Edition of 30 copies
2”x 2 ½”x 2” book closed, open –
160”x 2 ½“x 2” book open
2 7/8” x 3 ¾” x 2” box
This piece mimics a geological curiosity, a composite mineral, essentially limestone, extracted from the pipes and water troughs of coal mines in England and Scotland in the 19th century. Now exhibited in natural history museums, this black and white striped rock actually records human toil, indicating the days workers were in the mines, and their days of rest, usually Sundays. Specimens taken from the mines matched up with bookkeepers’ ledgers: thicker white stripes of barite appear on Sundays, and on days off like Christmas, or the occasional holiday to attend an annual fair or a town cockfight.
The great dangers afflicting workers in coalmines in the 18th and 19th centuries are still present. Death came at the hands of all of the elements, water, earth, air and fire through flooding, earth collapse, poisonous gas, and explosive infernos. These accidents pervading the mining industry captured the world’s attention at the time this book was being assembled in 2010, due to disasters in China, West Virginia and Chile.
The Sunday stone evinces the attempts to keep water draining out of mineshafts, to prevent drowning. The white stripes of calcified barite represent the hours when only water was draining out of the mines, unsullied by coal dust stirred up during the workday. On days of rest, or the rare two days off when Christmas fell on a Monday, a double or triple-wide white stripe appeared. Unfortunately, the sudden perforation of abandoned, waterlogged mineshafts proved no match for the drainage systems, and loss of human life resulted.
The poem inside this striped book appears on the thicker white stripes, tipped in as every seventh page. The text is handwritten using carbon paper, as the search for stores of carbon is what drives the extractive industry, to produce heat, fuel and electricity. Rendering the text without seeing the surface it appears on is akin to writing in the dark, summoning the idea of children and adults working days on end in complete darkness. Some children passed the day in isolation and silence, opening and closing shaft doors that helped to contain flames, explosions, gas or floods in the event of an accident. Before the invention of batteries, open flames risked igniting gas, inspiring alternate solutions. One weak source of light experimented with was rotting fish, which glowed in the dark. Accordingly, along the white accordion-fold on the back of the book, a series of rotting fish skeletons have been rubberstamped with phosphorescent pigment. After this side of the book is exposed to a light source, it, too, will glow in the dark.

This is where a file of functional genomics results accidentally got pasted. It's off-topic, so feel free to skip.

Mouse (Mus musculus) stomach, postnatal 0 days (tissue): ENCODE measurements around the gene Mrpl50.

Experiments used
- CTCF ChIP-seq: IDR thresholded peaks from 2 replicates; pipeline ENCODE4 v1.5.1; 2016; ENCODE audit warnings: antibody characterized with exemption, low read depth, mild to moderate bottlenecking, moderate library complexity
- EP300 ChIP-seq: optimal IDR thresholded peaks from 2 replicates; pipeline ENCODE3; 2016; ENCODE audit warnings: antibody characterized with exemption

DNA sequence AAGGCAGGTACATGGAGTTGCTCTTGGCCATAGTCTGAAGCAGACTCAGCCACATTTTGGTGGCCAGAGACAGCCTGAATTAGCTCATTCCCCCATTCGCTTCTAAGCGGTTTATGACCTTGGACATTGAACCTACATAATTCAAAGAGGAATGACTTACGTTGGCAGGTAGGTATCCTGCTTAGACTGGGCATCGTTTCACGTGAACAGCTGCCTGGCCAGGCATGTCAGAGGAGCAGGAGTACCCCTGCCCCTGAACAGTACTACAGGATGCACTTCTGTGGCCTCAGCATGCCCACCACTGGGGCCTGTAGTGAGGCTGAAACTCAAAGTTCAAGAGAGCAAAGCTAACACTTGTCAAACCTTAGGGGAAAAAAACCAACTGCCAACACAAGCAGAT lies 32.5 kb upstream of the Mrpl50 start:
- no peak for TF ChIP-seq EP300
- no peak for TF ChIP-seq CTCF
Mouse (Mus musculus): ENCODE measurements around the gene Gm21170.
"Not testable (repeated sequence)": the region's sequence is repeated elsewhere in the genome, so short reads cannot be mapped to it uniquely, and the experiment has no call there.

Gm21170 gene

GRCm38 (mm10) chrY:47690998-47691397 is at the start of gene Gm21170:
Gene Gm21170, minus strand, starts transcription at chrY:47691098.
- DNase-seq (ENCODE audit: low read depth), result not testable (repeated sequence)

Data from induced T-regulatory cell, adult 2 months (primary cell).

A ghostly hand-like plant appears on the cover of the book . Many workers thought evil spirits dwelled in the subterranean mines, wreaking havoc. The giant fossils workers observed in the mines were a also a creepy, unexplained presence. This rubberstamp represents the fossils of ferns, and other plants, to which workers were unable to attribute origins. Some conjectured that fossils were left over from Noah’s flood. We now know that fossils, organisms long dead, provide fuel for humans today. This work seeks to acknowledge the individuals whose dangerous professions benefit many others. But it came about merely through curiosity and wonder, reading the museum labels on a trip instigated by a young daughter to London’s Museum of Natural History.
Box lined with acid-free laserprinted text from a 19th century serial dedicated to scientific curiosities, with a notice about the recently discovered phenomenon of the Sunday stone, gleaned from The Curiosities of Natural History by Frank Buckland, 1857. Book created from three kinds of acid-free cardstock, blue, white and off-white, produced by Cartiere Fedrigoni, Italy. The white panels were sewn with linen thread at intervals, holding the pump or bellows-like double accordion together. Archival water-based light blue and phosphorescent pigments used for cover stamp and rotting fish corpses respectively.
I would like to acknowledge the help of the following assistants in the assemblage of this work: Susan Weinz, Linnea Blaurock and Emilia Figliomeni.
For those who have worked in dark shafts to give others light 2009-2010
Seven-layered cycles caked in stripes,
Clogged water boxes and iron pipes,
Six black lines and one off-white,
A thicker band of barite.
Six dark days, the Sabbath bright,
Miner’s toil in black and white.
Sometimes an extra day of light
Signalled a mid-week cockfight.
Christmas on Monday or a large fair,
Allowed the colliers two days’ fresh air;
A day less coal to coat the mines,
And pulmonary confines.
White Sabbath marked in Sunday stone,
A mineral deposit of labor alone,
A calendar marking the Tyneside mines,
Calcified for all time.